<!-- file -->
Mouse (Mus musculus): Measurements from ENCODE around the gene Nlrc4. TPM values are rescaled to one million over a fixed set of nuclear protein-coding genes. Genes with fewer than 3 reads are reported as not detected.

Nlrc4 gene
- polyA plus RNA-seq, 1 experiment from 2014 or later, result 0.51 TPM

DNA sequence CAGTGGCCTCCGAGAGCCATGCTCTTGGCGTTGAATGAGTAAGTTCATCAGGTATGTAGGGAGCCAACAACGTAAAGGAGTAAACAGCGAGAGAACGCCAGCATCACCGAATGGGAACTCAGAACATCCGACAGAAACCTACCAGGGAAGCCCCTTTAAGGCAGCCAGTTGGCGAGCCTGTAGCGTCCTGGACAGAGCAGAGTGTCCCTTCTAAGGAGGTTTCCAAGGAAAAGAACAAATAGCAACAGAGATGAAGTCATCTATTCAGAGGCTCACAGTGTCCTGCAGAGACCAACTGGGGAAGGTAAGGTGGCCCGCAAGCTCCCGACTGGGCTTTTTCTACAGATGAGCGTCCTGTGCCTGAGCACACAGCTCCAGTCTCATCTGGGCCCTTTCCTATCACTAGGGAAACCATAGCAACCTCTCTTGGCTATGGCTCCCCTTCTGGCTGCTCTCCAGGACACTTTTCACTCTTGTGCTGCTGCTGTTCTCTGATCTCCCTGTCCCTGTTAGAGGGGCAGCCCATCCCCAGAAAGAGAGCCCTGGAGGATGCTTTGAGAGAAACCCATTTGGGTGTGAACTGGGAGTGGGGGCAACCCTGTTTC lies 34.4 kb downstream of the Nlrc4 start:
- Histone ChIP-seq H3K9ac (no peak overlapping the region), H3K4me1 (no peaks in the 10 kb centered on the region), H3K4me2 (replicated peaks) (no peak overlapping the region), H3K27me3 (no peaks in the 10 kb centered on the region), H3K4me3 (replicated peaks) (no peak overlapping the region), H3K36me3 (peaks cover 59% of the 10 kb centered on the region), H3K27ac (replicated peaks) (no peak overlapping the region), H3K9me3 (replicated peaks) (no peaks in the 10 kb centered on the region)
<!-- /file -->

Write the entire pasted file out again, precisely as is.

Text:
Mouse (Mus musculus): Measurements from ENCODE around the gene Nlrc4. TPM values are rescaled to one million over a fixed set of nuclear protein-coding genes. Genes with fewer than 3 reads are reported as not detected.

Nlrc4 gene
- polyA plus RNA-seq, 1 experiment from 2014 or later, result 0.51 TPM

DNA sequence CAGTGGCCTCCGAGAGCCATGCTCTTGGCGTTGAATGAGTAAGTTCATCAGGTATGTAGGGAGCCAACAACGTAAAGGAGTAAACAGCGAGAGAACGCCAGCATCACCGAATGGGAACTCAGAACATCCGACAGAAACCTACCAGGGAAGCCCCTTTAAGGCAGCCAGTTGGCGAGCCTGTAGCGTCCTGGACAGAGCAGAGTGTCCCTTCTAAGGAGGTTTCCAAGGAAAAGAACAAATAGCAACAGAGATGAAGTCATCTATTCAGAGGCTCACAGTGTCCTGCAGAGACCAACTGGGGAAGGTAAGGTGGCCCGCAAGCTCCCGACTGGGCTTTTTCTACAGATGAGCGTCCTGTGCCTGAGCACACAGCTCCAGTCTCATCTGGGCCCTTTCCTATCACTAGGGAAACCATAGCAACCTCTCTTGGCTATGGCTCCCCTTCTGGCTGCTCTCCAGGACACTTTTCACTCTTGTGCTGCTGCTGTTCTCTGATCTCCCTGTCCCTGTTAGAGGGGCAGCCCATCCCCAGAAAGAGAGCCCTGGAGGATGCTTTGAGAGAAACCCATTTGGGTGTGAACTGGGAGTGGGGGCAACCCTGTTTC lies 34.4 kb downstream of the Nlrc4 start:
- Histone ChIP-seq H3K9ac (no peak overlapping the region), H3K4me1 (no peaks in the 10 kb centered on the region), H3K4me2 (replicated peaks) (no peak overlapping the region), H3K27me3 (no peaks in the 10 kb centered on the region), H3K4me3 (replicated peaks) (no peak overlapping the region), H3K36me3 (peaks cover 59% of the 10 kb centered on the region), H3K27ac (replicated peaks) (no peak overlapping the region), H3K9me3 (replicated peaks) (no peaks in the 10 kb centered on the region)